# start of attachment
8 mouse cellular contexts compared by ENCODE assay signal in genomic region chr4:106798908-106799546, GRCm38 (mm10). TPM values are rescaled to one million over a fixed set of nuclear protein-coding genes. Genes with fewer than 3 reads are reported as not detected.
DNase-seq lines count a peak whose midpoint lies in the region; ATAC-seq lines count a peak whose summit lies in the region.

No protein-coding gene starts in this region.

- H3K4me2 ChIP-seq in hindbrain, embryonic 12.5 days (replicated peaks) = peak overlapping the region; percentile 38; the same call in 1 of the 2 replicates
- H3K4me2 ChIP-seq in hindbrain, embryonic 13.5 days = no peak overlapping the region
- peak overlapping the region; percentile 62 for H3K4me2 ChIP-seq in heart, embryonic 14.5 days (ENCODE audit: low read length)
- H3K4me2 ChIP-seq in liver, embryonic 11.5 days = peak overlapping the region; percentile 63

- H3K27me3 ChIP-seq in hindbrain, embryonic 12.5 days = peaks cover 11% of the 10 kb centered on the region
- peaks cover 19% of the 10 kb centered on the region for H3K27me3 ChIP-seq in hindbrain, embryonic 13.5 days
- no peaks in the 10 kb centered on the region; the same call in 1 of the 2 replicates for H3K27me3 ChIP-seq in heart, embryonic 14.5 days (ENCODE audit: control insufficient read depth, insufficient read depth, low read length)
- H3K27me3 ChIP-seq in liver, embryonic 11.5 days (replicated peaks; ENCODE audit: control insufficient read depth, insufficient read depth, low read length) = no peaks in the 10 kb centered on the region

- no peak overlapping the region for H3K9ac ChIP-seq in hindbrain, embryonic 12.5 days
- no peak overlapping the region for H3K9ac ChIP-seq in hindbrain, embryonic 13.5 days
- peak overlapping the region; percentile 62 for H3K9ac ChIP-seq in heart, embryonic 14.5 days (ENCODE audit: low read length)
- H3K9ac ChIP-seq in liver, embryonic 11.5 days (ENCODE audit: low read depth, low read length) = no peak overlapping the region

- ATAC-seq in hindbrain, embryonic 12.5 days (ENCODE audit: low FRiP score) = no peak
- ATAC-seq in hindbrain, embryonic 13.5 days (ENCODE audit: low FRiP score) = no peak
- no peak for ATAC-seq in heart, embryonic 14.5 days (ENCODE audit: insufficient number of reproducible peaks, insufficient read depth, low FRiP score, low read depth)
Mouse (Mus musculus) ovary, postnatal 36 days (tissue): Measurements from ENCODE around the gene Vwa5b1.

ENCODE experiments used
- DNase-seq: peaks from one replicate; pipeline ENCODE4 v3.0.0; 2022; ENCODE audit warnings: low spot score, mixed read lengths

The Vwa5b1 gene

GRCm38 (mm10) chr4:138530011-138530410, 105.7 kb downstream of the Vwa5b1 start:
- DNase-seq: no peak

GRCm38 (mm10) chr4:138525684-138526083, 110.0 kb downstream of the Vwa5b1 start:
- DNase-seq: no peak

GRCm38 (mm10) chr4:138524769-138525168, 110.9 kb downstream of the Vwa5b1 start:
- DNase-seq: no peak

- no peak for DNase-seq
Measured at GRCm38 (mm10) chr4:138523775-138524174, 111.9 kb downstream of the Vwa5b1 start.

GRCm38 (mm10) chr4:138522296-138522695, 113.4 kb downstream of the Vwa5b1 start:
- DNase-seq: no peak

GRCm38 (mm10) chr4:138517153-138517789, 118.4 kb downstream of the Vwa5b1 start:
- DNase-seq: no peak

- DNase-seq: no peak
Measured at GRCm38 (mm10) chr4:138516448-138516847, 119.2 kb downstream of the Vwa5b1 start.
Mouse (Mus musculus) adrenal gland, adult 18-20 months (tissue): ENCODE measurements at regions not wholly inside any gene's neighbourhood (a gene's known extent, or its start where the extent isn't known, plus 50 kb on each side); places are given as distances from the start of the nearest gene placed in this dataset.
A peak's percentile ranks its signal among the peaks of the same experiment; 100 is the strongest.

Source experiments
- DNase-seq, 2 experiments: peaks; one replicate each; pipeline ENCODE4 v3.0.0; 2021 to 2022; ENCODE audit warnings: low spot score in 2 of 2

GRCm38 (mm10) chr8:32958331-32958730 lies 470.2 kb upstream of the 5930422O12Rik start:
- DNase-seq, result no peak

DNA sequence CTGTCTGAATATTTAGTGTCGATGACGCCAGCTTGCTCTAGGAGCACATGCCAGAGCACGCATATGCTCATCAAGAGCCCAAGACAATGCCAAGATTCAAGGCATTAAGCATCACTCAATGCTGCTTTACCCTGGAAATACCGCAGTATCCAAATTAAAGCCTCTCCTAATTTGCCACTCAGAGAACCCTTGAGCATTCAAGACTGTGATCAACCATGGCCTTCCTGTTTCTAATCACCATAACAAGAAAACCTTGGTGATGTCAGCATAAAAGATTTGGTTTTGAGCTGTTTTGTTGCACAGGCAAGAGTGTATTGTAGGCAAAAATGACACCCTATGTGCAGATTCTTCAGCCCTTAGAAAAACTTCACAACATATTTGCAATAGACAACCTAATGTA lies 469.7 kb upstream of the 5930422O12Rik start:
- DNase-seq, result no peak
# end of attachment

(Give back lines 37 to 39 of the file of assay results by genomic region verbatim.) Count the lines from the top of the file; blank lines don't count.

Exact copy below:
Mouse (Mus musculus) adrenal gland, adult 18-20 months (tissue): ENCODE measurements at regions not wholly inside any gene's neighbourhood (a gene's known extent, or its start where the extent isn't known, plus 50 kb on each side); places are given as distances from the start of the nearest gene placed in this dataset.
A peak's percentile ranks its signal among the peaks of the same experiment; 100 is the strongest.

Source experiments